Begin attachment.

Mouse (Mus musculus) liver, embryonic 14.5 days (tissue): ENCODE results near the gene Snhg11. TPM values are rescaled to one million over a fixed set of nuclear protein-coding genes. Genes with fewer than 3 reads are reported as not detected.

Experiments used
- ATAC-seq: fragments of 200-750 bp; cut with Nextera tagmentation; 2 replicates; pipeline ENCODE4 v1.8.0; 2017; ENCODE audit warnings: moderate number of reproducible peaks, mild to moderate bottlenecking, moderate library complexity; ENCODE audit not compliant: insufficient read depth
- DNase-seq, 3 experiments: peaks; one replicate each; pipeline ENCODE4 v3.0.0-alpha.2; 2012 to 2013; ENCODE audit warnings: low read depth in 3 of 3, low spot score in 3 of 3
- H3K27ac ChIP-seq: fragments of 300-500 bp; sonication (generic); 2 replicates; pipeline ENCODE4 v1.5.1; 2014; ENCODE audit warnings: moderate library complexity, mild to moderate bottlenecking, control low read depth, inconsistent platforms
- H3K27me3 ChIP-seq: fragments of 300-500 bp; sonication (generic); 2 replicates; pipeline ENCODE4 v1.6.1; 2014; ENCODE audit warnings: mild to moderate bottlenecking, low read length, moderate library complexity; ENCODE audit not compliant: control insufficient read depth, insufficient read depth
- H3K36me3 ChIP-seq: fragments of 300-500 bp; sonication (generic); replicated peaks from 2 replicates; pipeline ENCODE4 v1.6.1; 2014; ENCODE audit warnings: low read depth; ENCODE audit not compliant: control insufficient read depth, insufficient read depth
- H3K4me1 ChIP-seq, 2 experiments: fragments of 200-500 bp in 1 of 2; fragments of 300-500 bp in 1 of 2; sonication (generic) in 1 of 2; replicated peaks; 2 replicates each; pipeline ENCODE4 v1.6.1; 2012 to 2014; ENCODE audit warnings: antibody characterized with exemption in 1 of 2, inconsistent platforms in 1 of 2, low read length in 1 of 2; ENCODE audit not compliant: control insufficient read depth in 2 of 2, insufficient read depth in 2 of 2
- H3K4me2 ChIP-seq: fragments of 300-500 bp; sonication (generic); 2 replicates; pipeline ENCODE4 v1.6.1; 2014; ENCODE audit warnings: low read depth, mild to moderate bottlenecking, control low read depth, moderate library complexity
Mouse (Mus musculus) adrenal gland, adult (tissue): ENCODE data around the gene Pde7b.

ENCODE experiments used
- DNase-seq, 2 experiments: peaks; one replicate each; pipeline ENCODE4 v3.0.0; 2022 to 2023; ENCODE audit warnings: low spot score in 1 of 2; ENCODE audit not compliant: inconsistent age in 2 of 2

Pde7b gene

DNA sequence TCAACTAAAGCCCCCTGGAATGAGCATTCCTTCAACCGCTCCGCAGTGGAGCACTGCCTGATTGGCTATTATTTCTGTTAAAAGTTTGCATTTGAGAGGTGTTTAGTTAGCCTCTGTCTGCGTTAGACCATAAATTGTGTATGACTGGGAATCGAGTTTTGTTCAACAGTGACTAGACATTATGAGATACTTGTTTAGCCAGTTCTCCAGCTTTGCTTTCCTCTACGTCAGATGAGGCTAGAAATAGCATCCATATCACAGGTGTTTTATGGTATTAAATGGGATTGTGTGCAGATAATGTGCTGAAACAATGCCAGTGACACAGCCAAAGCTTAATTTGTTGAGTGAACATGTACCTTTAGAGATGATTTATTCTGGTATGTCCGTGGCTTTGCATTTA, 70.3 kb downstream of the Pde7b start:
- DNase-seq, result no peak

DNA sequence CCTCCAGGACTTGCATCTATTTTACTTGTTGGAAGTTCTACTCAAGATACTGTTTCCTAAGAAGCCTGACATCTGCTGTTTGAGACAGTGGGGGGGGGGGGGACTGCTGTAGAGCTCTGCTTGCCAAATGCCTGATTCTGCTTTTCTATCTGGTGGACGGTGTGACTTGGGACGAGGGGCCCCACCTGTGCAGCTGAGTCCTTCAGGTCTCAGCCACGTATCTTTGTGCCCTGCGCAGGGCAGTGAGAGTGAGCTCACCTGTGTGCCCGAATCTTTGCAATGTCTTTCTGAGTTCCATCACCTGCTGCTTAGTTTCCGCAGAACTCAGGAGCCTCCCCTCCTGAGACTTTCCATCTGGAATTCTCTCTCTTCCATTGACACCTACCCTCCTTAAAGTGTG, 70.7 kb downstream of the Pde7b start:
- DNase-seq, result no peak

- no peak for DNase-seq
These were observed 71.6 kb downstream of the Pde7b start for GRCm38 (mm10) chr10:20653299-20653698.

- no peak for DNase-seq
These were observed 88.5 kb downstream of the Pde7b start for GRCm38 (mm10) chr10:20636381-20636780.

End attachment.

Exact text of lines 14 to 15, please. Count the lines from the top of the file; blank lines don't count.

DNA sequence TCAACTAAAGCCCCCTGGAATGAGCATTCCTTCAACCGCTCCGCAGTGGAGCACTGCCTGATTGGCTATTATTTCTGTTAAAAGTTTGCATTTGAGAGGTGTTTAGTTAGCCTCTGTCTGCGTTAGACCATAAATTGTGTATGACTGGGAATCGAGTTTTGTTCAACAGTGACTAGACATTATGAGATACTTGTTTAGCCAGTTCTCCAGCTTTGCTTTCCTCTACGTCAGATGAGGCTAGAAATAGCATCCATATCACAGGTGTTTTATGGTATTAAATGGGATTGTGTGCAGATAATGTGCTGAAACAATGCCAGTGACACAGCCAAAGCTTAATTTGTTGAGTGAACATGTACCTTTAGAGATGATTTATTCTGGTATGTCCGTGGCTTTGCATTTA, 70.3 kb downstream of the Pde7b start:
- DNase-seq, result no peak